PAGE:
Silly cricket breeding question..

vgaines

Member
I have been trying for a few weeks now to get my crickets to breed. I have placed containers of soil in with my adult crickets, left them in for a week and then placed them into a 10 gal. heated tank. No luck. I read on a post the other day that the soil should be covered by screen to keep male crickets from digging up and eating the eggs. Ok, so here is my silly question...If the soil is covered to prevent males from digging up the eggs how are the female gonna dig to lay? :confused: I really would like to be able to raise my own crickets so that I know that they are healthy and well fed from the time they hatch. Also, how to you keep the soil moist all of the time? I mist every night before I go to bed and soil is dry by next morning. Is there something I can add to the soil to help it retain moisture? Thanks in advance for any help...
 

deerharvester

Established Member
I've never done it but I believe the post you are talking about said to put a screen over it toprevent males from eating them, not digging them up. I believe 85 degrees is optimal temp and you have to make sure the soil stays moist. Maybe someone with a Lil more cricket breeding experience will chime in.
 

Txherp

New Member
I just recently hatched out some crickets. I didn't put any males in with the females because they are all usually pregnant already. I put the females into an insect cup with moist coco fiber and within seconds they had started laying eggs. After a few days I removed the females and incubated the cup of eggs at around 80 degrees. I had good luck too!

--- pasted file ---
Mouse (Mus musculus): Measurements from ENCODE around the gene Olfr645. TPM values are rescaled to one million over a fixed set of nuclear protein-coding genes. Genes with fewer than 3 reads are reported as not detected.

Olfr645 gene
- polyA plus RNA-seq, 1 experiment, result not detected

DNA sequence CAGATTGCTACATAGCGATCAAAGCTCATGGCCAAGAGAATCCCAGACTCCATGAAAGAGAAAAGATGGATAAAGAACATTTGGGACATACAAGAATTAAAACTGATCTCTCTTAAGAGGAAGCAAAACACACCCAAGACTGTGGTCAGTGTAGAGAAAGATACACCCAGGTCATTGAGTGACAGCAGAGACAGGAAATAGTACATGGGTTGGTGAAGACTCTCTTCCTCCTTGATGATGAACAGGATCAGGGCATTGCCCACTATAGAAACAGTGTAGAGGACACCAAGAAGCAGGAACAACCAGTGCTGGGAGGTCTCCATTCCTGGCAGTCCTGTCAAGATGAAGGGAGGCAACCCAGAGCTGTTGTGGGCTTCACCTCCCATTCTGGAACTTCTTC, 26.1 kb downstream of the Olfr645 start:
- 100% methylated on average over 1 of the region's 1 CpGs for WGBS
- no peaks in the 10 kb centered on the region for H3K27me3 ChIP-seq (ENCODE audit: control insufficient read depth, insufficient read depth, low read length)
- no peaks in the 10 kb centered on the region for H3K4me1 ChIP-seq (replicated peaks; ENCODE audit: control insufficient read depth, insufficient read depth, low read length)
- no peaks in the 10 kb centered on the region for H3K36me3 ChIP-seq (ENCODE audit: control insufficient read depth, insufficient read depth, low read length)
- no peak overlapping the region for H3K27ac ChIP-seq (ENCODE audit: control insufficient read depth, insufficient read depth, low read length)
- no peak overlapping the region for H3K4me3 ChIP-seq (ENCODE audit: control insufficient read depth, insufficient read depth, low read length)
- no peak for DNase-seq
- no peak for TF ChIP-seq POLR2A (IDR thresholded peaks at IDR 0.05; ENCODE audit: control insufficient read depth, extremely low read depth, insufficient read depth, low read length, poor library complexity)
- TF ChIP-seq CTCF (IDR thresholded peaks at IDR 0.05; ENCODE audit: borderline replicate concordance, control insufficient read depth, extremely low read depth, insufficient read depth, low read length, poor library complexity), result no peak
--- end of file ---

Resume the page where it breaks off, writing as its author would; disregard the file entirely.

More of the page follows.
Psychobunny

Avid Member
How many females did you put in the cup?

How large is the cup, and how did you get the crickets out when they were done laying?
 

vgaines

Member
OK...so here is another silly question... How do you tell the females from the males? Can I put females into the 10 gal with soil and heat and leave them there for a few days? :D
 

Txherp

New Member
OK...so here is another silly question... How do you tell the females from the males? Can I put females into the 10 gal with soil and heat and leave them there for a few days? :D
The females have a long stick on their butt :)
 
you dont really want to separate the females from the rest of the group in an attempt to get them to lay; theres no real way to tell if their eggs have been fertilized or not. A medium sized petri dish (about an inch deep) with some moist sand or whatever media you care to try should be in the same container as the crickets.
The petri dish, after about a week to a week and a half, can be removed and incubated. The eggs should be kept moist, once they dessicate theyre no good. You can cycle new petri dishes in and out as you hatch the eggs

The screen prevents the males from digging up the eggs, but still lets the females lay. They use that stick (ovipositor) to lay the eggs in the soil, it fits between the holes in the screen, so it wont stop them from laying
 

vgaines

Member
you dont really want to separate the females from the rest of the group in an attempt to get them to lay; theres no real way to tell if their eggs have been fertilized or not. A medium sized petri dish (about an inch deep) with some moist sand or whatever media you care to try should be in the same container as the crickets.
The petri dish, after about a week to a week and a half, can be removed and incubated. The eggs should be kept moist, once they dessicate theyre no good. You can cycle new petri dishes in and out as you hatch the eggs

The screen prevents the males from digging up the eggs, but still lets the females lay. They use that stick (ovipositor) to lay the eggs in the soil, it fits between the holes in the screen, so it wont stop them from laying
Thank you so much. I feel like an idiot for not knowing this information about how crickets lay. I'll be trying the screen and see if I can get myself some baby crickets. I really appreciate everyone's help. thanks again..:D

PS Any ideas on how to keep the soil moist? Would it be ok to use potting soil that had the moisture beads in it? Or can I mix in some moss to help maintain moisture.
 

SMCNARY

Established Member
Cricket breeding